The reinforced sulphur concrete comprises an adhesion promoter that enhances the interaction between the sulphur and the one or more metal reinforcing members. The adhesion promoter is preferably an organosilane, more preferably an organosilane having one or more sulphide, thiol, amine or alkenyl functional groups. The amount of adhesion promoter is preferably less than 1 wt %, more preferably less than 0.1 wt %, based upon the weight of the reinforced sulphur concrete. It is desirable to incorporate the smallest possible amount of adhesion promoter that achieves the required improvement in properties because the adhesion promoter is typically a costly component of the reinforced sulphur concrete.

Organosilanes are compounds having at least one carbon-silicon bond or at least one carbon-oxygen-silicon group. The organosilanes that are suitably used as adhesion promoters are also suitably used as modifiers in the sulphur concrete.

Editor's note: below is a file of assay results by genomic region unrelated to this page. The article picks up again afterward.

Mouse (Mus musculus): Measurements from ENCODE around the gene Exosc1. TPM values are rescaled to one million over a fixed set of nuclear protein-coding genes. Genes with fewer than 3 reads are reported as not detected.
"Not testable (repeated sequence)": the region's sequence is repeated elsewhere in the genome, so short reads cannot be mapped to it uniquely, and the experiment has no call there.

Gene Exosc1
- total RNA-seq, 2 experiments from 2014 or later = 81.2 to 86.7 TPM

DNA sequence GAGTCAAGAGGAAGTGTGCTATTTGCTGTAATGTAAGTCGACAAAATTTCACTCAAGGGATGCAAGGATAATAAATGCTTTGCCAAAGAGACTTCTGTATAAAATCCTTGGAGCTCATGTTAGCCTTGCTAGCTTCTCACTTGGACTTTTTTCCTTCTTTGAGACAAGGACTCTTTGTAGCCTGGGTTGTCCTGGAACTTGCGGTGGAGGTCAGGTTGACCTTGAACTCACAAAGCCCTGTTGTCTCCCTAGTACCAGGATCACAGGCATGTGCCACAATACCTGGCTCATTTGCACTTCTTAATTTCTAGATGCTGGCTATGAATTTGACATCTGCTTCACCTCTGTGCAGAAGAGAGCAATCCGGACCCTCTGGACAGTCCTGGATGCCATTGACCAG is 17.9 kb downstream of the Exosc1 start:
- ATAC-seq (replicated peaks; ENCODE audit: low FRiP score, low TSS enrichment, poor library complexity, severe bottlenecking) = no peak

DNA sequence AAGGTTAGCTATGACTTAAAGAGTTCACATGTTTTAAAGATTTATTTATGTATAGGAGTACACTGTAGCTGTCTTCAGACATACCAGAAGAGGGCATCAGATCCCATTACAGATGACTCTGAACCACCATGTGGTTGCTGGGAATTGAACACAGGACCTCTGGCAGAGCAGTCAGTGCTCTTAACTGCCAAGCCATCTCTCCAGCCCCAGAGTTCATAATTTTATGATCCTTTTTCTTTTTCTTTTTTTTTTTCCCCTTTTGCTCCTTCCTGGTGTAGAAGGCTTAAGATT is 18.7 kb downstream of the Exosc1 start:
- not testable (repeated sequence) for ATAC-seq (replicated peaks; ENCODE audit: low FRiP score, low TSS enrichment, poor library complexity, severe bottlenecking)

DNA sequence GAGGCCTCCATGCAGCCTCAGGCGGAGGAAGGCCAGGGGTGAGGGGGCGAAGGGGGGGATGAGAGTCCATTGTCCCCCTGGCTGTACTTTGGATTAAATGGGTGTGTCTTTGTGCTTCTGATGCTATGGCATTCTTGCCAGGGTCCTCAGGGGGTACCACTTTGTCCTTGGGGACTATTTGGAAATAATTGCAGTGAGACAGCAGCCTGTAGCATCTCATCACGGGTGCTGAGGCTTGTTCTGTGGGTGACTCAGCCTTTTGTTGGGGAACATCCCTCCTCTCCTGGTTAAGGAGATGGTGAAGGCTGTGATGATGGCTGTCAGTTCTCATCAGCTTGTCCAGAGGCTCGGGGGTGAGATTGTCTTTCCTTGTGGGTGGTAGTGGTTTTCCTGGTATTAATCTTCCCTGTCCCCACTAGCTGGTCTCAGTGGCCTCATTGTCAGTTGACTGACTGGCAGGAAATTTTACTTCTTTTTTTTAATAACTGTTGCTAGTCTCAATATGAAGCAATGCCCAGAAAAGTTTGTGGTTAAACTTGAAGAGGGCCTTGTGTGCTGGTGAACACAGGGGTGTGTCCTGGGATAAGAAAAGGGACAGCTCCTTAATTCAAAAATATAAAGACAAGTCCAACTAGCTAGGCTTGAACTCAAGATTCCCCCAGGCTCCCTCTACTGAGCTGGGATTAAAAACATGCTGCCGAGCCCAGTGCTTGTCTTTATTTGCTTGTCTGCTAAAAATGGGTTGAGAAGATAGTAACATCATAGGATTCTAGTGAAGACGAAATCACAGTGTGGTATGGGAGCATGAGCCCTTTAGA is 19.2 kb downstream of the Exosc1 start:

Preferred organosilanes are organosilanes of the general molecular formula (I):
(R1O)3Si-A-Si(OR2)3  (I)
wherein R1 and R2 are independently C1-6 alkyl or hydrogen, and A is a divalent functional group comprising one or more groups chosen from thiol, sulphide, amine or alkenyl groups. Preferably R1 and R2 are ethyl or methyl groups, or hydrogen. Preferably A is a polysulphide group of formula —(CH2)x—Sy—(CH2)z— wherein x is an integer from 1 to 4, y is an integer from 2 to 8, and z is an integer from 1 to 4. Most preferably x and z are the same and y is from 2 to 6. Particularly preferred organosilanes are bis(3-triethoxysilylpropyl)tetrasulphide and bis(3-triethoxysilylpropyl)disulphide.